Nature usually steals the spotlight in San Diego, given its proximity to the Pacific Ocean. Yet over the last two centuries, mankind has occasionally done a decent job of making beautiful things too. Here are 10 of San Diego’s most visually stunning buildings.
Hotel del Coronado
The sprawling Hotel del Coronado is a gorgeous, beachside Victorian resort that’s been around since 1888. Numerous notable figures have stayed here, including film stars, famous musicians, and several presidents. Among them are George Harrison, Wizard of Oz author L. Frank Baum, JFK, Brad Pitt, and Madonna. It is still considered a luxury property today, with an on-site spa and dining options.
The California Tower is one of San Diego’s most easy-to-see landmarks at 200 feet (61 meters) in height. Designed by architect Bertram Goodhue in 1915 for the California-Panama Exhibition, it currently houses the Museum of Man. The Tower was closed to the public for decades but re-opened in 2015 for tours. Tickets for 40-minute tours are sold at timed intervals and cost $22.50 for adults, and $18 for children.
This stunning church is easy to spot, as its tall spires and all-white exterior are visible from the freeway. It’s the 47th temple constructed by the Church of Jesus Christ of Latter-Day Saints, opening in 1993. It is particularly noticeable around Christmas, when, according to the San Diego Times, thousands of lights adorn the 7.2-acre site in festive cheer.
The Geisel Library, built in 1970 and designed by William L. Pereira & Associates, sits on the campus of the University of California, San Diego. Since 1995, it’s been going by its current name, which is a tribute to Theodor Geisel—better known by his pen name of Dr. Seuss—and Audrey, his wife. Several of Geisel’s personal effects, including drawings, notebooks, photos, and more, are housed in the library’s Dr. Seuss Collection. Audrey Geisel donated the items, as well as a significant financial contribution, to the library following her husband’s death in 1991.
The Santa Fe Depot has been serving rail passengers for over a century. Designed by Bakewell & Brown, the station opened in 1915 and was saved from possible demolition in the 1980s. Many historical features remain, including the original benches used by passengers waiting for their ride.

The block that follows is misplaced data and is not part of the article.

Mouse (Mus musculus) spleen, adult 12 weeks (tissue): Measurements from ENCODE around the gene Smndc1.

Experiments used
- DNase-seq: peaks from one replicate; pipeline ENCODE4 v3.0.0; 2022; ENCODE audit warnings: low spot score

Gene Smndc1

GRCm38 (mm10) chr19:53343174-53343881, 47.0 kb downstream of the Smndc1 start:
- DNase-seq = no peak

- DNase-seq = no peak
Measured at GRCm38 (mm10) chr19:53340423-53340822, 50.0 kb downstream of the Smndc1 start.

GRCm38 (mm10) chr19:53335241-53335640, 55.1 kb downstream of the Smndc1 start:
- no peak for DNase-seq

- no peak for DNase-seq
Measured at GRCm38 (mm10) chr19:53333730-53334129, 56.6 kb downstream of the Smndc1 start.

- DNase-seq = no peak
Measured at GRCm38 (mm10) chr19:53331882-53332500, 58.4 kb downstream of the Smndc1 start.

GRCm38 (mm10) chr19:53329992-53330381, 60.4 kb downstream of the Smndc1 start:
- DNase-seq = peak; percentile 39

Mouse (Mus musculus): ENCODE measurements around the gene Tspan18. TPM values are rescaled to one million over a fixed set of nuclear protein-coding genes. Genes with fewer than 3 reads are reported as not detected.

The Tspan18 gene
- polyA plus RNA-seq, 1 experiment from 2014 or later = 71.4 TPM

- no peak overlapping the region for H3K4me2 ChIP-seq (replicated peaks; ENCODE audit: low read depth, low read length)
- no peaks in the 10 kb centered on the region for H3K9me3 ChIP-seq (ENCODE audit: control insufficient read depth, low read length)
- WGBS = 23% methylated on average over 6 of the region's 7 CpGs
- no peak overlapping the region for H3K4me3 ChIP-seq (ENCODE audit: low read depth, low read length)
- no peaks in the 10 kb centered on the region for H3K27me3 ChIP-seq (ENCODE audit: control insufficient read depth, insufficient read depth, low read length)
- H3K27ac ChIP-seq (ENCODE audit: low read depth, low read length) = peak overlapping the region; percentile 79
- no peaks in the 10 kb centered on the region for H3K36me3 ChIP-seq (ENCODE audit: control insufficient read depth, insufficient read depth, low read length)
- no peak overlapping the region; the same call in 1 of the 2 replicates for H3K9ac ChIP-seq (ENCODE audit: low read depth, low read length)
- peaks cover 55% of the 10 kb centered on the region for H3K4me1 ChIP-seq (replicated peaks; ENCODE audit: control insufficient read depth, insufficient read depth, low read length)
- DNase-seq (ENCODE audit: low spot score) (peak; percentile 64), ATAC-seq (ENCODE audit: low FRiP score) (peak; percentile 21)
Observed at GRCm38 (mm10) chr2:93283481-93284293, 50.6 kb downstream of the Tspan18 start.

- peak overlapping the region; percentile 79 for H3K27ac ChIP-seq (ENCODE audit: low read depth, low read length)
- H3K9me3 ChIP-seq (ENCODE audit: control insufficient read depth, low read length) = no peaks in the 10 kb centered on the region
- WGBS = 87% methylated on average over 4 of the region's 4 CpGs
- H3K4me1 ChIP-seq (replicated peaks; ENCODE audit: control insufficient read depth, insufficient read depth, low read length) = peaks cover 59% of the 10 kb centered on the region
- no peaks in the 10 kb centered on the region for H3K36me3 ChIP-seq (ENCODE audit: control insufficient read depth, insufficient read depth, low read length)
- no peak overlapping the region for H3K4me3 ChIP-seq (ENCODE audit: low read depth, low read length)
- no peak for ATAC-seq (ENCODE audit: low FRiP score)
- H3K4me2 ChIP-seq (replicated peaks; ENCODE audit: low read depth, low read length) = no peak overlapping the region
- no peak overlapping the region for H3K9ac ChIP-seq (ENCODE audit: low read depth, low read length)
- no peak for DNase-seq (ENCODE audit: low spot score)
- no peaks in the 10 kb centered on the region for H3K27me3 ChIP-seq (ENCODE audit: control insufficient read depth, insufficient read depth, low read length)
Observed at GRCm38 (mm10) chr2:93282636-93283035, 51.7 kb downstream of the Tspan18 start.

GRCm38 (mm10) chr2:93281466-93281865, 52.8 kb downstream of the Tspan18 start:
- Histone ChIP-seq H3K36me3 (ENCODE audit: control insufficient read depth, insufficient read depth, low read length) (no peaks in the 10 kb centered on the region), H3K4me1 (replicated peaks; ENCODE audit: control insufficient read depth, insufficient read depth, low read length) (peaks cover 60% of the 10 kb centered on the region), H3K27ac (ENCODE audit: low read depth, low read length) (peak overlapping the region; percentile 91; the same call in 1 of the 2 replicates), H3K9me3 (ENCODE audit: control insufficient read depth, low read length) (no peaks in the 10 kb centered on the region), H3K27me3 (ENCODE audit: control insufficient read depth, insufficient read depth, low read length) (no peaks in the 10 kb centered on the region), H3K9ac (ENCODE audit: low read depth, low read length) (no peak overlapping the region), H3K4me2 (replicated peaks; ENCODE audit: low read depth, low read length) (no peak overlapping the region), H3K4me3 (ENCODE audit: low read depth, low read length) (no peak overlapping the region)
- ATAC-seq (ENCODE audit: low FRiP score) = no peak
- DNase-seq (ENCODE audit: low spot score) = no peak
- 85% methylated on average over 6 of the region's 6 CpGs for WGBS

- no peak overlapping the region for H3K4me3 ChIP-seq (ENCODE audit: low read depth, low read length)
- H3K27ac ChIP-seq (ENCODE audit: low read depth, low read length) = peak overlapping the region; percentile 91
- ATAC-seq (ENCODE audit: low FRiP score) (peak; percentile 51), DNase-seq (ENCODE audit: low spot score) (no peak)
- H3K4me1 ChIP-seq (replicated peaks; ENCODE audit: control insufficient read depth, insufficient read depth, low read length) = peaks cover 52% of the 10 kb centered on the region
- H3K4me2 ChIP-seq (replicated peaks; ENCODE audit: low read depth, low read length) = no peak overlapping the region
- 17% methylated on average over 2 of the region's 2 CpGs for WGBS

The Salk Institute for Biological Studies is a non-profit research institute founded in 1960. The buildings, divided by a narrow water feature, which is stunning in its simplicity, are the work of Louis Kahn and his firm.
The San Diego-Coronado Bridge is a five-lane bridge that, when completed in 1969, connected San Diego to Coronado. It is 11,179 feet (3,407 meters) long. Below the bridge in Barrio Logan is Chicano Park, which features over 70 Chicano art murals.
Casa de Balboa lies in San Diego’s Balboa Park. It, like other landmarks, was built in 1915 for the Panama-California Exhibition; however, this is not the original. This structure is a replica, constructed in 1978 after a fire destroyed the original. Inside you can find numerous organizations, including the Museum of San Diego History and Research Archives, the Museum of Photographic Arts, and the San Diego Railroad Museum.
The San Diego Public Library, founded in 1882, has had several homes throughout the years. In 2013, it re-opened in a nine-story building designed by architect Rob Quigley. Lots of natural light and sharp features make this a post-modern sight to behold, whether inside or out.
For those who are interested in Mission-style architecture, there is perhaps no better starting point than Mission San Diego de Alcala, the first of California’s 21 missions, founded in 1769. Tours are available on Saturdays and Sundays for $2/person, and those who want to visit may request them online.